Norma Thompson of Yale University to Inaugurate “Millennial Classics” Series on Oct. 17
Norma Thompson of Yale University will deliver the first lecture in a series on “Millennial Classics” on Monday, Oct. 17, at 3:30 p.m. in the Grand Salon of the French House at LSU. Co-sponsored by the Ogden Honors College and the Eric Voegelin Institute, her lecture will address the question “Can You Learn More from a Person or from a Book?”
Thompson is senior lecturer in the humanities and associate director of the Whitney Humanities Center at Yale University. Having received her B.A. from Bowdoin College and her Ph.D. in the committee on social thought at the University of Chicago, she is the author of three books: “Herodotus and the Origins of the Political Community: Arion’s Leap,” “The Ship of State: Politics and Statecraft from Ancient Greece to Democratic America” and “Unreasonable Doubt: Circumstantial Evidence and an Ordinary Murder in New Haven,” the last a memoir of her service on a murder jury in her home town and a meditation on the reasons they failed to reach a verdict. She has taught in the Yale Directed Studies program, a year-long, three-course-per-semester sequence that provides “an intense interdisciplinary introduction to some of the seminal texts of Western civilization” in literature, philosophy, and historical and political thought.
“Hosting more frequent academic programs and collaborating with the Voegelin Institute are a central part of what I want to see at the Ogden Honors College,” said Ogden Honors College Dean Jonathan Earle. “It’s a privilege to kick off this series with a scholar who teaches in a program that, like the Honors College, provides a community in the midst of a large research university – a place where students can find the intellectual footing to allow them to take advantage of all the larger university has to offer.”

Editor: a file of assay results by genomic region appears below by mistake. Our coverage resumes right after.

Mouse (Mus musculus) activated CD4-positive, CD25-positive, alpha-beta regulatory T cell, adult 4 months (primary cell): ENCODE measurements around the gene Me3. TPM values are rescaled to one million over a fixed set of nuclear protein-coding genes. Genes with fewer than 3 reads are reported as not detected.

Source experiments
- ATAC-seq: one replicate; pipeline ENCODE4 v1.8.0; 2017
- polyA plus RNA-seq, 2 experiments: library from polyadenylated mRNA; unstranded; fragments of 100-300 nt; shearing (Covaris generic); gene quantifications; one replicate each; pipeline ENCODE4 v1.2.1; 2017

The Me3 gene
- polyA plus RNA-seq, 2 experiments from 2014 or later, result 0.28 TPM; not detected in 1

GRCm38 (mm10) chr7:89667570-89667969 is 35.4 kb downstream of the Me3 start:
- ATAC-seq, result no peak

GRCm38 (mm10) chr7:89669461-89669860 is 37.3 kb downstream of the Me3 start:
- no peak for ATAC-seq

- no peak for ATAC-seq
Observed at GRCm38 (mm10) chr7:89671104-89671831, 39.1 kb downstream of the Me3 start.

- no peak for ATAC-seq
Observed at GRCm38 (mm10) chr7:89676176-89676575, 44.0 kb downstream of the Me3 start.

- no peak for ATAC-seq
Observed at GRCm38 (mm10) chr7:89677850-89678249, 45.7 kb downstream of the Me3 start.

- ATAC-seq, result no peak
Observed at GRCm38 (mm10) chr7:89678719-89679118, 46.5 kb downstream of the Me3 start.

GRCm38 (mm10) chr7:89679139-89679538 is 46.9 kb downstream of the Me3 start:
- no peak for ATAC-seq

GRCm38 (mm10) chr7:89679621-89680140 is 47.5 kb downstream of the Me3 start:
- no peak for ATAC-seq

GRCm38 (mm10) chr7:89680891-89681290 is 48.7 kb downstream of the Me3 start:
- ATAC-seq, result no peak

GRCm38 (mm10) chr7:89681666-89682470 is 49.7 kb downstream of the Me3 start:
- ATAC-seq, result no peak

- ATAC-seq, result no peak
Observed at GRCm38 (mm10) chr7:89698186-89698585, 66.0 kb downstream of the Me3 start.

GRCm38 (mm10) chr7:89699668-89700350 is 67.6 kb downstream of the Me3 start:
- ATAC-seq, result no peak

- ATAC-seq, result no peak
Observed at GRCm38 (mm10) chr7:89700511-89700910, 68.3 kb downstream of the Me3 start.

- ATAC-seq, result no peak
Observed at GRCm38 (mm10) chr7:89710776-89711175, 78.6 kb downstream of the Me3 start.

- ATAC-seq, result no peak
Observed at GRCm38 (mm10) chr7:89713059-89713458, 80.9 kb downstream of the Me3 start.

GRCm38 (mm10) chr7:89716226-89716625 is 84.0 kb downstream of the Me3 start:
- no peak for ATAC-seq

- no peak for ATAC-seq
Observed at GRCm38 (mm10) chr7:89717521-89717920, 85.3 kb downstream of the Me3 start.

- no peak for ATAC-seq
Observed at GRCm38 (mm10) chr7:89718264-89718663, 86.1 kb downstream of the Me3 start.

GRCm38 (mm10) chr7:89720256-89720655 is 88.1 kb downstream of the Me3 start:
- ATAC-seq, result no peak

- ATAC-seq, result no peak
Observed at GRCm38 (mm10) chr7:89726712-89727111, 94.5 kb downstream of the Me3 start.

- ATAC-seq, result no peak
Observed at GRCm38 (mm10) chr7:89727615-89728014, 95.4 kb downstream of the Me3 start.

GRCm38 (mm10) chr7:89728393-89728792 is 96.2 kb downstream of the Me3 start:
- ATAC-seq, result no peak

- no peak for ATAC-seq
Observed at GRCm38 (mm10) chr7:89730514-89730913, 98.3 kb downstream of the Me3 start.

The “Millennial Classics” lecture series, this year, aims to explore the challenges and the benefits of introducing a new generation of readers to classical texts and to the truly radical experience of encountering great minds by reading their works and learning how to enter a dialogue with them.
“When in college I first read what were then called ‘Great Books,’” said James Stoner, Hermann Moyse Jr. Professor and director of the Voegelin Institute, “I expected stuffy recitation of tired ideas. Instead, I found vibrant inquiry that challenged everything I took for granted. Nobody likes all the ‘classics,’ and it sometimes takes hard work to crack them open, but they have proven a sure antidote against complacency and conformity, at least among those open-minded enough to read and reflect.”
Also lecturing in the series will be Anthony Grafton of Princeton University, on Jan. 30, 2017, and Michael Pakaluk of Catholic University, on March 31, 2017. In addition, the Voegelin Institute is sponsoring student reading groups, providing free books to students who commit to reading and conversation outside of class, including Adam Smith’s “Wealth of Nations,” Karl Marx’s “Communist Manifesto,” John Stuart Mill’s “On Liberty” and Aristotle’s “Ethics.”
The LSU Roger Hadfield Ogden Honors College is a vibrant, diverse and prestigious community located at the heart of LSU. The Ogden Honors College provides students with a curriculum of rigorous seminar classes, as well as opportunities for undergraduate research, culminating in the Honors Thesis. Its focus on community service, study abroad, internships and independent research helps today’s high-achieving students become tomorrow’s leaders.
The Eric Voegelin Institute is a humanities and social sciences research institute, housed in the LSU Department of Political Science, devoted to the revitalization of teaching and understanding the great books of Western civilization in comparison with other traditions. It honors the memory of one of LSU’s first Boyd Professors, a refugee from the Nazis who taught here for 16 years.
Contact Allison Howell
Ogden Honors College
James R. Stoner Jr.
LSU Department of Political Science